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Overcapacity at emergency rooms in Edmonton alarming: NDP

WATCH ABOVE: The NDP says chronic overcrowding at hospitals is putting patients at risk. Kendra Slugoski reports.

EDMONTON — Emergency departments around the city have been dealing with an alarming number of overcapacity situations, according to the Alberta NDP.

The party released statistics taken from documents obtained through a  Freedom of Information request Thursday.

The NDP says, over the past two years, overcapacity triggers — essentially when the medical site does not have the ability to respond to the current situation — have more than tripled, claiming it spiked at 366 in October 2014.

(Read the full documents below).

“When a patient is in life-threatening condition and cannot access a physician because our hospitals are too crowded, that is a clear indication that our health care system is in crisis,” said NDP leader Rachel Notley.

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“Because the PCs refuse to take responsibility for this serious problem, the situation is getting worse.”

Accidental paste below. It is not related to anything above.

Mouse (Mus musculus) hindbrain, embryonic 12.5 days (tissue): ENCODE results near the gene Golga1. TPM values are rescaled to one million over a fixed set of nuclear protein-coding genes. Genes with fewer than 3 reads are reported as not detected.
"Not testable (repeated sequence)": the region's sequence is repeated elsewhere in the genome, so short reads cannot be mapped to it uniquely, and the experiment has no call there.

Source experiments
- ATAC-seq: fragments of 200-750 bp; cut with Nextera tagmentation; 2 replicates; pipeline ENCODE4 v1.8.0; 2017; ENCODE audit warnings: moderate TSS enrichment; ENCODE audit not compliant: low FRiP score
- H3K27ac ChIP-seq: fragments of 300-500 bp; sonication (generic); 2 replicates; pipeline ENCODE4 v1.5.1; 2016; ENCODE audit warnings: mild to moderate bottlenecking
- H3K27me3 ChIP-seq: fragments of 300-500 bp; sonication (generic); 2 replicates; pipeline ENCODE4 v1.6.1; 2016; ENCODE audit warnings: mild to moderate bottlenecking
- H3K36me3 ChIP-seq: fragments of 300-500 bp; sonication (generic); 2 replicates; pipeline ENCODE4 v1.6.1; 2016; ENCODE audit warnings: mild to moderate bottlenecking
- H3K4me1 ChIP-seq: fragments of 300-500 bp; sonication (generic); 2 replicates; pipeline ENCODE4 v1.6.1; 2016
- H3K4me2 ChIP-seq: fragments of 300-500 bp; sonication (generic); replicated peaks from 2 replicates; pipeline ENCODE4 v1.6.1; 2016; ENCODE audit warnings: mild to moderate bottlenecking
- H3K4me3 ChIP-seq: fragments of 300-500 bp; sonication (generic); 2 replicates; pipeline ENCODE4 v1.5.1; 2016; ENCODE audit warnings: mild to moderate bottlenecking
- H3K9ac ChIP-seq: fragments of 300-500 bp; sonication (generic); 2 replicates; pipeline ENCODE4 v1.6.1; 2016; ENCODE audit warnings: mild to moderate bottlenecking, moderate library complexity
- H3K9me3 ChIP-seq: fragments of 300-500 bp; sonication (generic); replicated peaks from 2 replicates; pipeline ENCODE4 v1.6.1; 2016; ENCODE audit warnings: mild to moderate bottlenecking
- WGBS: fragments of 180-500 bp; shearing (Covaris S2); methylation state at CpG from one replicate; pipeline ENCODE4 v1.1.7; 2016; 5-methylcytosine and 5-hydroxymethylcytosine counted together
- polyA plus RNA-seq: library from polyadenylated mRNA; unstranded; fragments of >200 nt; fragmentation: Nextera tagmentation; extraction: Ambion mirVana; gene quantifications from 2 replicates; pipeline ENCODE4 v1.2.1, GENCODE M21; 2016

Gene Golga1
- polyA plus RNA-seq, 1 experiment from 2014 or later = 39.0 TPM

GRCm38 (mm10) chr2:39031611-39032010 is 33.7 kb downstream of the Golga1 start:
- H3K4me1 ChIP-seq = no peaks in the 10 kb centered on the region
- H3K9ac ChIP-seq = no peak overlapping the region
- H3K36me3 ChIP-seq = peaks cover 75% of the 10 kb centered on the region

WATCH: Edmonton doctor speaks out about overcrowding at Stollery Children’s Hospital 

Alberta Health spokesperson Steve Buick says the triggers were happening well before AHS took over health care. He says the NDP is cherry-picking data.

“The pressure does fluctuate from time to time,” said Buick. “One time may be busier than another. Winter is always the busiest time of year. This winter that we’re in the middle of is especially bad, especially in Edmonton, in part because we had a flu season that hammered the oldest people.”

Buick added the overcapacity trigger doesn’t mean an immediate crisis and that the province is adding more beds every year.

Overcapacity triggers reach alarming levels in Edmonton Emergency Departments by Alberta NDP

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